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Nepal 2017 Crime & Safety Report

South Central Asia > Nepal; South Central Asia > Nepal > Kathmandu

Overall Crime and Safety Situation

U.S. Embassy Kathmandu does not assume responsibility for the professional ability or integrity of the persons or firms appearing in this report. The ACS Unit cannot recommend a particular individual or location and assumes no responsibility for the quality of service provided.


Please review OSAC’s Nepal-specific webpage for proprietary analytic reports, Consular Messages, and contact information.

Crime Threats

Much of the criminal activity is non-violent. Street crimes (bag snatching, pickpocketing) are common, particularly in the tourist areas of Thamel, Pokhara, and the Annapurna region. In the fall of 2016, authorities in Kathmandu uncovered a ring of criminals skimming ATM card data in the tourist areas of Kathmandu.

Generally speaking, expatriates are potential targets due to their perceived wealth, and possible lack of area expertise and security awareness. The welcoming and kind nature of Nepalis can often give people a false sense of security, which can be exploited by those with ulterior and unscrupulous motives.

While most crime is minor, burglaries and more violent crimes (assaults, murders) occasionally occur.

  • In 2015, an American tourist was murdered in Pokhara.
  • In 2014, an assault left a trekker in the Annapurna region seriously injured.

It is not believed that either individual was targeted because of their nationality. Armed criminal groups reportedly engage in murder, kidnapping, extortion, and threats of violence.

  • In September 2016, eight schools in Kathmandu were targeted with incendiary devices for supposedly failing to contribute to a political party. These groups may claim to support a political cause or claim affiliation with a political party but are often considered to be criminal organizations. Their activities are usually targeted against citizens and residents of Nepal.

  • The use of IEDs is routinely connected to a political ideology, but their use is often more closely associated with criminal activity, as political parties will use them to extort or intimidate citizens or institutions.

    Other Areas of Concern

    Trekking provides its own security and safety challenges due to the isolation and lack of emergency response. Trekkers have been robbed by small groups of young men, even on popular trails. The safest option for trekkers is to join an organized group and/or use a reliable company that provides an experienced guide/porters who can communicate in Nepali and English. Visitors are advised never to trek alone.

    Transportation-Safety Situation

    Road Safety and Road Conditions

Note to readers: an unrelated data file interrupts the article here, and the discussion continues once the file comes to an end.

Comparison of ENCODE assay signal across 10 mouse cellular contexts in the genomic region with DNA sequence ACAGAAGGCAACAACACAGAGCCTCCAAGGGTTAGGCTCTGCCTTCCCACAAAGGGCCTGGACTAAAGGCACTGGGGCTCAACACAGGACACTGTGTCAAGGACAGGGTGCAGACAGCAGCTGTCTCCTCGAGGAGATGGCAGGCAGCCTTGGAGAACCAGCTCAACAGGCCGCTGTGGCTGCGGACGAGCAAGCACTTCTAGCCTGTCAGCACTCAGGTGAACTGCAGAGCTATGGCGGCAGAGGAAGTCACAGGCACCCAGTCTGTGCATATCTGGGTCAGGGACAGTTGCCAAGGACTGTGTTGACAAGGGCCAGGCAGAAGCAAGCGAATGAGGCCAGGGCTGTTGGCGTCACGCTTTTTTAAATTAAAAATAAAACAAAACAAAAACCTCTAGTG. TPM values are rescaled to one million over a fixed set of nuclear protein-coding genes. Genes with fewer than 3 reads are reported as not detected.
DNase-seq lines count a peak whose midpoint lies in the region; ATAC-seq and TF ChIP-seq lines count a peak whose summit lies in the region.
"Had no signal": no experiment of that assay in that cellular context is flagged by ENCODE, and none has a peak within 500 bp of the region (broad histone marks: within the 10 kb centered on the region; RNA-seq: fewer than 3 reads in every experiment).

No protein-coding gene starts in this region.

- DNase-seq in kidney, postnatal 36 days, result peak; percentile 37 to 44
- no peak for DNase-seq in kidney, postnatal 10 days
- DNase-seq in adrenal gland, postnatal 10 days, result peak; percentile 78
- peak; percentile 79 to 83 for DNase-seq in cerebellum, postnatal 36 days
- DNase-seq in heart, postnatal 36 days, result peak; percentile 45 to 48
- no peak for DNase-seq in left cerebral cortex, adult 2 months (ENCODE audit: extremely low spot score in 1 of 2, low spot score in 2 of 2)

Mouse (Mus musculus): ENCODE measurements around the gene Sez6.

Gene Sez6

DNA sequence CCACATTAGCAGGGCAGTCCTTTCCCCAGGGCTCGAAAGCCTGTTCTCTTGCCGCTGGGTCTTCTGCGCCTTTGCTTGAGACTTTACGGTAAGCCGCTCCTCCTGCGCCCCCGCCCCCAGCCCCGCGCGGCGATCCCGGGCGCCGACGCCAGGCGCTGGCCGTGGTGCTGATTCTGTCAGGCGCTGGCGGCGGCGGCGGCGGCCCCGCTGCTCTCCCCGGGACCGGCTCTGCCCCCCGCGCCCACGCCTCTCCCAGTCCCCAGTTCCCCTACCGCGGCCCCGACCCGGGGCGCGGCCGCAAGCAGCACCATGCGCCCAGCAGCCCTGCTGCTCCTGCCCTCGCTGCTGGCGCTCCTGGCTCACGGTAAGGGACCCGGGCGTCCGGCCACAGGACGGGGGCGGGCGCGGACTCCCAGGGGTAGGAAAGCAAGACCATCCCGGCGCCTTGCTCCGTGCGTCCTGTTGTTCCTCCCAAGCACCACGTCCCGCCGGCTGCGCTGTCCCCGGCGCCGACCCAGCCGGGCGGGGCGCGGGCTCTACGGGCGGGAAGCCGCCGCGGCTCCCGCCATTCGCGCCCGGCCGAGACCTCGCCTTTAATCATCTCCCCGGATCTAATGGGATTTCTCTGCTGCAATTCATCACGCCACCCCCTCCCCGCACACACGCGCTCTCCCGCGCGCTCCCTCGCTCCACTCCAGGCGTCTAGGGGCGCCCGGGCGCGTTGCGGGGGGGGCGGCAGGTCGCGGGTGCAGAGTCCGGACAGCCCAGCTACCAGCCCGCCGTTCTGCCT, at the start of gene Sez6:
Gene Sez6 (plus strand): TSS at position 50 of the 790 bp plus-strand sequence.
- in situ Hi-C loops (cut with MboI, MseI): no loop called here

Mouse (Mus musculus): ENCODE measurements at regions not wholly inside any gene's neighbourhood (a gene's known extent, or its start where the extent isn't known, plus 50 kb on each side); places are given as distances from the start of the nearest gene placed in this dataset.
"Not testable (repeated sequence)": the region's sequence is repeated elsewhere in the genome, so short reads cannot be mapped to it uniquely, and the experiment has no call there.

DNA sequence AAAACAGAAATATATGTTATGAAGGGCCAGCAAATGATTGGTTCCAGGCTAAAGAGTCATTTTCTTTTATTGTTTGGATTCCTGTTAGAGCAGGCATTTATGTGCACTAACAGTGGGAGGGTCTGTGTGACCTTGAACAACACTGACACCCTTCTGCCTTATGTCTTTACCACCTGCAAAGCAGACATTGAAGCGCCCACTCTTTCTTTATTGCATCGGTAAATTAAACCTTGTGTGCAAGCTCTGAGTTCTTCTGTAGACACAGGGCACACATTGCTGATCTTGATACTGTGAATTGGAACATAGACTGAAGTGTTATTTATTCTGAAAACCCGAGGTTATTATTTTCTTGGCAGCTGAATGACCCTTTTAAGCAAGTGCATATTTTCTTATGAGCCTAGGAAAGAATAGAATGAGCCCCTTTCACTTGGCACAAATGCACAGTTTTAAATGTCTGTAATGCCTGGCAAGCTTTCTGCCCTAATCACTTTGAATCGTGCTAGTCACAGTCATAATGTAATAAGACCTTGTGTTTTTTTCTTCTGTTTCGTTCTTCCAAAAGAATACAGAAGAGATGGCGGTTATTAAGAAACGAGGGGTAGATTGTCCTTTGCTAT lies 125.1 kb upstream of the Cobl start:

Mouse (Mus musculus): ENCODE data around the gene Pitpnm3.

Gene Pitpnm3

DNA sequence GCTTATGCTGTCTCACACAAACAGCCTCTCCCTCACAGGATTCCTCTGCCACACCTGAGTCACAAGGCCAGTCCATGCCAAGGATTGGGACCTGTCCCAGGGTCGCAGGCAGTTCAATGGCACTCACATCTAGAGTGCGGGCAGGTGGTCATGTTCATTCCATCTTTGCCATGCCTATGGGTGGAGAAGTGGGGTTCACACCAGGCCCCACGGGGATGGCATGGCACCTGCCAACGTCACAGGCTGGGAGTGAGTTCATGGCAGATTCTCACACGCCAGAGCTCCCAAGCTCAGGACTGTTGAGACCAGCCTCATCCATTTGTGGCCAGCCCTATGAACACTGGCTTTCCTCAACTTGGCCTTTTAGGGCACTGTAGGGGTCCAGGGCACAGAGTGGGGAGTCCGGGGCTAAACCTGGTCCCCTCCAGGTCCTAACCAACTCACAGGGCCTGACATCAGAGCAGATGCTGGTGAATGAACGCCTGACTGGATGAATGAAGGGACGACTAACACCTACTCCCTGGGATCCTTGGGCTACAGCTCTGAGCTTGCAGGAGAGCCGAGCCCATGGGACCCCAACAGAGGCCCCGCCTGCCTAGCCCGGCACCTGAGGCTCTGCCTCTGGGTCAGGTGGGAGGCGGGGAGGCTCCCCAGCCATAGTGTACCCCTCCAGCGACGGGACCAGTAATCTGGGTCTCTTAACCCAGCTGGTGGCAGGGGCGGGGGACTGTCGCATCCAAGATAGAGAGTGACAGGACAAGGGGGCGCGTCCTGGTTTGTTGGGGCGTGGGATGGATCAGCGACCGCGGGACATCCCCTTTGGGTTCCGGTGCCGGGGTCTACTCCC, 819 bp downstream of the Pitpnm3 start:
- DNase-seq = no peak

Traveling Nepal’s roads remains one of the greatest risks to the safety of Americans. Many roads outside Kathmandu are narrow, unpaved mountain lanes. During monsoon season, sections of road are often washed away by rain and mudslides. To compound the risks, roads can be congested with heavy truck/bus traffic and drivers with little regard for safety. Serious accidents happen frequently on rural roads due to hazardous conditions, poor mechanical conditions of vehicles, and a lack of adherence by drivers to traffic rules. When accidents occur, they can be catastrophic due to overcrowding of buses and the high roadways.

    Driving in Kathmandu can be dangerous. Motor vehicles, bicycles, pedestrians, and animals, all traveling at different speeds, congest narrow roads. Traffic is poorly regulated, and the volume of vehicles on the roads has increased significantly in recent years. Traffic lights, signs, and regulations are often ignored even in the most congested sections of downtown Kathmandu. Many drivers are not properly licensed or trained, and aged vehicles can be poorly maintained. Sidewalks and pedestrian crossings are nonexistent in some areas, resulting in pedestrians walking in the roadways. Demolished walls and building facades litter many roadways, forcing pedestrians further into the street and into the flow of traffic. Pedestrians account for over 40 percent of all traffic fatalities in Nepal. Poor lighting can make nighttime driving particularly dangerous. In general, drivers do not yield the right-of-way to pedestrians. For more information on self-driving, please review OSAC’s Report “Driving Overseas: Best Practices.”

    Public Transportation Conditions

    Public transportation vehicles have questionable safety measures, are often over-crowded, and are operated carelessly. Visitors are encouraged to avoid public buses and microbuses. Taxis are safe to use, but passengers should insist on the use of a meter or negotiate a fare in advance.

    Aviation/Airport Conditions

    Domestic flights can often be delayed due to weather, particularly in mountainous areas. Airport security and screening at some of the domestic terminals can be rudimentary at best.

    Terrorism Threat


    Local, Regional, and International Terrorism Threats/Concerns

    There are no reports of transnational terrorist organizations resident in Nepal. However, due to the open border policy with India and few immigrations controls, Nepal could, and has been, used as a transit point for terrorists.